12585: The member of the congregation has to follow his imam with regard to matters that are subject to ijtihaad
Is it correct to join them in this or should we pray witr seperately?.
It is narrated that the Prophet (peace and blessings of Allaah be upon him) forbade making Witr prayer resemble Maghrib. See question no. 38230.
The scholars differed concerning the case where the imam does something in the prayer that the person praying behind him thinks is not allowed, or if the imam omits to do something that the person praying behind him thinks is obligatory – should he follow him or not?
Shaykh al-Islam Ibn Taymiyah (may Allaah have mercy on him) mentioned the scholarly dispute and favoured the view that he should follow the imam so long as the matter is something that is subject to ijtihaad.
He said in al-Fataawa al-Kubra (2/117):
They disputed regarding a case where the imam omits something that the person praying behind him thinks is obligatory, such as if he omits to recite the Basmalah, and the person praying behind him thinks that it is obligatory, or he touches his penis and does not do wudoo’, and the person praying behind him thinks that wudoo’ is obligatory in that case, or he prays wearing tanned leather from an animal that died naturally, and the person praying behind him thinks that tanning does not render the animal skin pure, or he is treated with cupping and does not do wudoo’ after that, and the person praying behind him thinks that one should do wudoo’ after cupping – the definitive correct view is that the prayer of the person who prays behind an imam is valid, even if the imam makes a mistake, because it is narrated in al-Saheeh that the Prophet (peace and blessings of Allaah be upon him) said: “They lead you in prayer and if they get it right, it is for you and for them, and if they make a mistake it is for you and against them.” Similarly if the person praying in congregation follows someone who recites qunoot in Fajr or Witr, he should recite qunoot with him, whether before or after bowing, and if he does not usually recite qunoot, then he should not recite qunoot with him. If the imam thinks that something is mustahabb but the people praying behind him do not think it is mustahabb, and he omits it for the sake of harmony, he has done well. An example of that is Witr: there are three scholarly opinions concerning it:
1 – That it can only be offered as three rak’ahs joined together, like Maghrib, as was the view of some of the people of Iraq;
2 – That it can only be a single rak’ah offered separately from those that come before it, as was the view of some of the people of the Hijaaz;
3 – That both are permissible, as appears to be the view of al-Shaafa’i, Ahmad and others, and this is the correct view.
If these people are of the view that it should be separate from whatever comes before, and if the imam is of the view that it should be separate, but the people praying behind him favour the view that Witr should be like Maghrib, and he goes along with them in the interests of harmony, then he has done well, as the Prophet (peace and blessings of Allaah be upon him) said to ‘Aa’ishah: “Were it not that your people are new in Islam, I would have knocked down the Ka’bah, made its door level with the ground, and I would have given it two doors, one through which the people could enter and another through which they could exit.” But he chose to forego that which he thought was better, so as not to upset the people.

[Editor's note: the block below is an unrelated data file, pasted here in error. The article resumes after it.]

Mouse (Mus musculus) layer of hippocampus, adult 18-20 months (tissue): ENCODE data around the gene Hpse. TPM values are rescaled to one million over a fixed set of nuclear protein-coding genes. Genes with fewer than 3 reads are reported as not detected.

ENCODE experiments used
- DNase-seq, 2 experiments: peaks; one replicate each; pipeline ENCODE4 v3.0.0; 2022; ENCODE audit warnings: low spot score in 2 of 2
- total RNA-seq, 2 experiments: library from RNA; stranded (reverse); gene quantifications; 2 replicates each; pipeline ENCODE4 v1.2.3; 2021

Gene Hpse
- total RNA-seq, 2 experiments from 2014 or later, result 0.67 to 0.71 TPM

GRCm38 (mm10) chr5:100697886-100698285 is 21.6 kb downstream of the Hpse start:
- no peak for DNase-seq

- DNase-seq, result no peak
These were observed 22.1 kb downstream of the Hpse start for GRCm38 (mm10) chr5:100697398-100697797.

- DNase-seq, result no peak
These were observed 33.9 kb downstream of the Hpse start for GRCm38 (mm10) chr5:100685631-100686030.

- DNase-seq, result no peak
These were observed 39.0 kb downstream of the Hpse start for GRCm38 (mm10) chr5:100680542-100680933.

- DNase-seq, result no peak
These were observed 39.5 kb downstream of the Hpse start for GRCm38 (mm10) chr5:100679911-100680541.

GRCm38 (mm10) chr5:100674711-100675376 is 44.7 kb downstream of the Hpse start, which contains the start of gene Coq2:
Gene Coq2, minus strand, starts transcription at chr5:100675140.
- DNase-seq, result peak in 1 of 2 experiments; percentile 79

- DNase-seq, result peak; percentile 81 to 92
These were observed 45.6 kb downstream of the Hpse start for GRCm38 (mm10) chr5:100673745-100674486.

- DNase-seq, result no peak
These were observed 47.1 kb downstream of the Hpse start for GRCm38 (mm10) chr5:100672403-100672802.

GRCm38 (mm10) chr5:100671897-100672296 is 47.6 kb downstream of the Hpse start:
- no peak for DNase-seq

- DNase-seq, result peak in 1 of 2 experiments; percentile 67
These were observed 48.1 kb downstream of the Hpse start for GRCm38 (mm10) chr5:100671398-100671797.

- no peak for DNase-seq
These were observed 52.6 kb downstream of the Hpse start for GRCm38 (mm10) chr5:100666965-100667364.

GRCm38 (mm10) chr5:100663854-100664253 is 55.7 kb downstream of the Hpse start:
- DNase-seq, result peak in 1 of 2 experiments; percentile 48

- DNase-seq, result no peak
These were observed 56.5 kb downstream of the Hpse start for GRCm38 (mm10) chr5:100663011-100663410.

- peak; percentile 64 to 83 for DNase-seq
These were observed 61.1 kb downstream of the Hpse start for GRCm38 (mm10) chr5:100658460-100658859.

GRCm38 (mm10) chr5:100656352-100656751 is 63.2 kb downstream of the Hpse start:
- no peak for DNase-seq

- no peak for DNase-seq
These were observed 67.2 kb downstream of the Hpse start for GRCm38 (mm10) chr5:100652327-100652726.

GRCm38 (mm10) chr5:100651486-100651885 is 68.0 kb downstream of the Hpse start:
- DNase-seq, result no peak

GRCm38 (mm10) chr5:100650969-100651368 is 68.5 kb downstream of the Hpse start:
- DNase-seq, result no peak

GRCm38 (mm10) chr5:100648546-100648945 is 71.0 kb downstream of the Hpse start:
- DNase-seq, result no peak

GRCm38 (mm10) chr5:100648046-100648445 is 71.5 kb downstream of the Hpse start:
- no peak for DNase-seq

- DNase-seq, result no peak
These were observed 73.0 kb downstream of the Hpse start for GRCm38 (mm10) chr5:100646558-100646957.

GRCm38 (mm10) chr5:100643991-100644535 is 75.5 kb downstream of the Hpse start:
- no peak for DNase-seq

He also said in al-Fataawa al-Kubra (2/320):
If the imam does not do something that the person praying behind him thinks is obligatory there are two opinions concerning that. The more correct of them is that the prayer of the person praying behind the imam is valid. This is the view of Maalik and the clearer of the two reports narrated from Ahmad concerning such matters. This is also narrated from al-Shaafa’i, because he used to pray behind the Maalikis who do not recite the Basmalah, but his view is that it is obligatory to recite it. The evidence for that is the report narrated by al-Bukhaari and others, that the Prophet (peace and blessings of Allaah be upon him) said: “They lead you in prayer and if they get it right, it is for you and for them, and if they make a mistake it is for you and against them.” So he said that the imam’s mistake counts against him but not against the one who prays behind him. So if the imam’s view is the correct one in such cases, then there is no dispute; if he is mistaken then his mistake affects him alone. The one who thinks that the person praying behind the imam should not follow him in that says: the person praying behind the imam thinks that his imam’s prayer is invalid. Shaykh al-Islam said: That is not the case, rather he thinks that the imam is praying on the basis of ijtihaad or taqleed; if he gets it right then he will have two rewards and if he gets it wrong he will still have one reward.
And he said in al-Ikhtiyaaraat al-Fiqhiyyah (70):
If the imam does something that is forbidden in the eyes of the one who is praying behind him but not in his own eyes, which is a matter that is subject to ijtihaad, then his prayer offered behind him is valid. This is the well-known view narrated from Ahmad. And he said: The reports narrated from Ahmad may appear contradictory but they are not, rather the apparent meaning is that in every case where a person is certain that the imam has made a mistake, then he has to repeat the prayer, and in every case where there is no such certainty, then he should not repeat the prayer. This is what is indicated by the Sunnah and the reports. There is a well-known dispute on this point among the scholars.
So you have to follow the imam, because this is a matter of ijtihaad concerning which the imams differed.
If you can advise the imam and explain the Sunnah to him, with evidence, then this is what you should do.
And Allaah knows best.